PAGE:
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The waiting comes to an end on May 1: National College Decision Day. For most schools, this is the last day high school seniors can submit their initial payments in order to enroll in the upcoming fall semester.
Are your students ready? We all hope so, but many may still be undecided, while others are fretting over not getting into their dream schools. As offices everywhere start counting down the days, here’s how to help your students make their final decisions and help manage their emotions before the start of May.
Helping students choose their school
The college decision is a big one, and many students rightfully want to give this choice the attention it deserves. Unfortunately, this can lead to some spinning their wheels and getting stuck in an endless cycle of pros and cons.
Instead of considering the positives and negatives of every college, students should make a list of deal breakers, then compare each school to the elements on this list. If your student is determined to attend school in an urban setting, then a suburban or rural school would be a deal breaker. Similarly, if your student wants internships or already knows her desired career, then a school without a strong career-services track record is a no-go.
Deal breakers are more effective than pros/con lists at helping students narrow down their school choices, possibly even guiding them to making the final decision.
Helping students cope with the college transition
If and when your students decide which school to attend, the concept of going to college can still cause stress. This is a big life change, after all, and many may lean on the comforting support of their guidance counselors. Mindy Rose, a director of college counseling at a private school in New Jersey, knows this phenomenon well.
“Seniors tend to make appointments without any real need,” she explained to NBC News. “We have to manage emotions. It’s the desire to grab control, when there isn’t much.”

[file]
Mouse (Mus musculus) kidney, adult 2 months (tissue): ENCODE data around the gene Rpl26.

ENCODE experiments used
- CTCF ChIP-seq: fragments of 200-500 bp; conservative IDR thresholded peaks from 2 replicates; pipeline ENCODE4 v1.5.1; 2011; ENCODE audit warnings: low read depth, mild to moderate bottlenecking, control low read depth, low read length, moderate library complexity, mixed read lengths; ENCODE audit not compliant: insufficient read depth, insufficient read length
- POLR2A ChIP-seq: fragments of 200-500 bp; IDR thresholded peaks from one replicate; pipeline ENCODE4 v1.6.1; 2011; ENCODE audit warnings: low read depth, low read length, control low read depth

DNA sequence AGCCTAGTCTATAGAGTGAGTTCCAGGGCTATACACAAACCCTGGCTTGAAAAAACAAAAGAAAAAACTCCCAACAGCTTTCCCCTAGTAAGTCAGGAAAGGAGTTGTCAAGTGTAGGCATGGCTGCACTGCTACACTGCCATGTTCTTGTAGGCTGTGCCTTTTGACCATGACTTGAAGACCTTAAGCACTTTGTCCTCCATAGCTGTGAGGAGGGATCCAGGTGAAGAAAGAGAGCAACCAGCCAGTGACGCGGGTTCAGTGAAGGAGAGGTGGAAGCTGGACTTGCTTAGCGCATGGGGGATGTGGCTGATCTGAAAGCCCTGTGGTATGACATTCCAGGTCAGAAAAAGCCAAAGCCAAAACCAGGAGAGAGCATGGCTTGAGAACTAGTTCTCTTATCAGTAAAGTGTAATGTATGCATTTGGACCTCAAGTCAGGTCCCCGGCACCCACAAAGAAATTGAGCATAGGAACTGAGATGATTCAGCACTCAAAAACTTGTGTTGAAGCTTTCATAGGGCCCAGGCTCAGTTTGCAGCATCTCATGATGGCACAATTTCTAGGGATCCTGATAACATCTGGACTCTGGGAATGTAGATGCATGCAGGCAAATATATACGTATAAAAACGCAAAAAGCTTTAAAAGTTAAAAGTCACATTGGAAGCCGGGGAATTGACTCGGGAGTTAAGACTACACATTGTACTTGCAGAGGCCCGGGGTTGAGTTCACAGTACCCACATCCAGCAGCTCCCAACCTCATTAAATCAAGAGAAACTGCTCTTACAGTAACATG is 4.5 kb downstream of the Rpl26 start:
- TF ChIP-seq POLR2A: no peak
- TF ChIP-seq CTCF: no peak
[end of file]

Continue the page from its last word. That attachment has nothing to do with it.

This inclination is understandable, as high school seniors are about to feel less in control than they have in their entire lives. Yet counselors don’t exactly have the resources to hold all of their hands, especially as they encourage juniors to get a head start on the college application process. As such, counselors need an efficient, hands-off way to help their students feel calmer.
One method is to emphasize not the decision itself, but the moments after. Choosing a college should be a moment of pride, and helping students focus on that feeling, rather than the anxiety of making such a choice, will help them feel more in control despite their unchanging circumstances. Even something as simple as buying their first college sweatshirt or sharing their high school diploma or college acceptance letter on social media can encourage excitement rather than anxiety.
May 1 may be a normal day for most people, but college seniors and high school counselors know its significance. This day signals the end of months – possibly even a year – of effort and stress, collecting and sending school transcripts, taking standardized tests and more to help students start on their future paths.
There are just a few more weeks to go, and students can make it with your help.